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Recent studies have reported loss of function mutations in the LEMD3 gene, encoding an inner nuclear membrane protein that influences Smad signaling, as a cause of osteopoikilosis, Buschke-Ollendorff syndrome, and melorheostosis. We investigated LEMD3 in a three-generation family with osteopoikilosis from the Azores, an affected father and daughter from Ireland with osteopoikilosis (the daughter also had melorheostosis), and two other individuals from the UK with isolated melorheostosis. We found a novel C to T substitution at position 2032 bp (cDNA) in exon 8 of LEMD3, resulting in a premature stop codon at amino acid position 678. This mutation co-segregates with the osteopoikilosis phenotype in both the Azorean family and the Irish family. It was not detected in any of the six unaffected family members or in 342 healthy Caucasian individuals. No LEMD3 mutations were detected in the two patients with sporadic melorheostosis. The LEMD3 mutation reported was clearly the cause of osteopoikilosis in the two families but its relationship to melorheostosis in one of the family members is still unclear. Perhaps unsurprisingly in what is a segmental disease, we did not find LEMD3 mutations in peripheral-blood-derived DNA from the two other individuals with sporadic melorheostosis. The nature of the additional genetic and/or environmental influences required for the development of melorheostosis in those with osteopoikilosis requires further investigation.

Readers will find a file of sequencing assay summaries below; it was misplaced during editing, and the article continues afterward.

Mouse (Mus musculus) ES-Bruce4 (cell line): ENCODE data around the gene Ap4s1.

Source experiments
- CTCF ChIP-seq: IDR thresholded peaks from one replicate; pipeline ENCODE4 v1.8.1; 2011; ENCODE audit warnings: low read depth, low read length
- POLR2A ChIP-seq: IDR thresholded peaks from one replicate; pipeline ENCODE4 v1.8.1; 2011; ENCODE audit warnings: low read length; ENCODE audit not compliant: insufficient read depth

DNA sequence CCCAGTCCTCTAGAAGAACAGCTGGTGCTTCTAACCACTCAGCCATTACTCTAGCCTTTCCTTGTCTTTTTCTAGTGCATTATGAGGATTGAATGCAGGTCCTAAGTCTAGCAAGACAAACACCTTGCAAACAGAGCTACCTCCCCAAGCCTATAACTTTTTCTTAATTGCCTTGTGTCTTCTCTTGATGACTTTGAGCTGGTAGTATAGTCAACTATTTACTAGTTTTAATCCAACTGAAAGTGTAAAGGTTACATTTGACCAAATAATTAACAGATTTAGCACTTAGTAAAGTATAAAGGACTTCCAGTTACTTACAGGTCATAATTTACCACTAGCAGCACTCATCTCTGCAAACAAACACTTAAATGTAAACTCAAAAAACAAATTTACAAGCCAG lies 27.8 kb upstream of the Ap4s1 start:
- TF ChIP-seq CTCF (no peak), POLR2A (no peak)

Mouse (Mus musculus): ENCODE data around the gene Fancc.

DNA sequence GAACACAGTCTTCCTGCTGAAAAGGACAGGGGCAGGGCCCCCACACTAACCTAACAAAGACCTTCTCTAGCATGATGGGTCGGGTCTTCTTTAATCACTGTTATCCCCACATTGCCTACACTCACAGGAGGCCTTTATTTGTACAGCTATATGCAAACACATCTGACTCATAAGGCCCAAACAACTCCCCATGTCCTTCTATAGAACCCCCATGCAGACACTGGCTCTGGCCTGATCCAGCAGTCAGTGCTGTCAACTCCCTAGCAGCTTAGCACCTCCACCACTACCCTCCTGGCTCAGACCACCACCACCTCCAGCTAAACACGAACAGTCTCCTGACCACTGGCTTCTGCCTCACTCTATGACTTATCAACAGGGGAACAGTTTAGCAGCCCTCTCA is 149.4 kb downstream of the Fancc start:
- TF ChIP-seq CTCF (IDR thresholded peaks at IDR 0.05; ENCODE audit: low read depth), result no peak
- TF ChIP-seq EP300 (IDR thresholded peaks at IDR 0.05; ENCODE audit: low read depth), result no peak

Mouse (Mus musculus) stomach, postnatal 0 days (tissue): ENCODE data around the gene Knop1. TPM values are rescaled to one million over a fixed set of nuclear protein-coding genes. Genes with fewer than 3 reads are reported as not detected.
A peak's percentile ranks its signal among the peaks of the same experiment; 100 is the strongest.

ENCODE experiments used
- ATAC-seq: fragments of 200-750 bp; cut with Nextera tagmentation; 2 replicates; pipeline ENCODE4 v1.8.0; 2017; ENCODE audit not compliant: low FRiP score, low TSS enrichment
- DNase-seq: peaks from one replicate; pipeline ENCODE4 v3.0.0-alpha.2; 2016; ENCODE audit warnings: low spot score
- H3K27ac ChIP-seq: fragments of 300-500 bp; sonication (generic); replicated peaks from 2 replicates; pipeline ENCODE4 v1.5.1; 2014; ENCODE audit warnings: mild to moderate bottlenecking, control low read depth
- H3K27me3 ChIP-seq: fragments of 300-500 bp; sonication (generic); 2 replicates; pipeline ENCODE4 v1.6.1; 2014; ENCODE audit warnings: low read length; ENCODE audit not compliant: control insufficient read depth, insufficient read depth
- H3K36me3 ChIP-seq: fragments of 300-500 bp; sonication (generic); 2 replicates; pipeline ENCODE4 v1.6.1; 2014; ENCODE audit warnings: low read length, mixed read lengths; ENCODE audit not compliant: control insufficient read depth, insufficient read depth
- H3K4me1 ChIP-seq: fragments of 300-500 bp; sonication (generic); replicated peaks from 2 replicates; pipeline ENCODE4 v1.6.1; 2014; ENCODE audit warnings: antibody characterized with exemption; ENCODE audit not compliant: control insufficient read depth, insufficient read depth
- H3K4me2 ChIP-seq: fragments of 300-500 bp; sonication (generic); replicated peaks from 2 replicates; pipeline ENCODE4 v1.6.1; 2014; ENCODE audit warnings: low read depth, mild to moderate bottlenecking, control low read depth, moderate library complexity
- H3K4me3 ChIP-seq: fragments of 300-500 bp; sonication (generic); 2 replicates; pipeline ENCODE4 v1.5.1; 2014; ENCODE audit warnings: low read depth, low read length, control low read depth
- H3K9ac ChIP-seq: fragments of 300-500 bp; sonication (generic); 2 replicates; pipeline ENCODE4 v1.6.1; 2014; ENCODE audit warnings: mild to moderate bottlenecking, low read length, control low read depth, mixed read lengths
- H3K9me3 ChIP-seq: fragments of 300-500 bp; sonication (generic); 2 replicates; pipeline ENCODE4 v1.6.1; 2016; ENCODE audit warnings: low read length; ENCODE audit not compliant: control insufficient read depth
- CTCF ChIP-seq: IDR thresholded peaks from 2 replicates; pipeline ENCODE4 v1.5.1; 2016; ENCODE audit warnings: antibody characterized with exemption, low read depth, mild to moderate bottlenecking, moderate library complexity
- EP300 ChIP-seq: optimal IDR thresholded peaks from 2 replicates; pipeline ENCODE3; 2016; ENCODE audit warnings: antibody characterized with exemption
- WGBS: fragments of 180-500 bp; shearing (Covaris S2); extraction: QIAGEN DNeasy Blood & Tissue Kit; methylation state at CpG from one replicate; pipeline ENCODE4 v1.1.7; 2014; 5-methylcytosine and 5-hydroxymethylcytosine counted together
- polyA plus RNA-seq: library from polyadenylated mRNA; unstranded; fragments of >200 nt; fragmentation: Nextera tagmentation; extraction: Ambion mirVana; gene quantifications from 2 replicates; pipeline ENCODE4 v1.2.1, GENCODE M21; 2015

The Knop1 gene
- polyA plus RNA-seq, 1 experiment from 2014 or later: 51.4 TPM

Original publication




Journal article


Calcified tissue international

Publication Date





81 - 84


Serviço Especializado de Epidemiologia e Biologia Molecular, Hospital de Santo Espírito and Instituto de Biologia Molecular e Celular da Universidade do Porto, Angra do Heroísmo, Açores, GARG/IBMC, 9700-856, Porto, Portugal.


Bone and Bones, Humans, Melorheostosis, Osteopoikilosis, Genetic Predisposition to Disease, Membrane Proteins, Nuclear Proteins, DNA, Codon, Nonsense, Genetic Markers, Pedigree, DNA Mutational Analysis, Base Sequence, Genotype, Heterozygote, Mutation, Exons, Adult, Azores, Ireland, Female, Male, Genetic Testing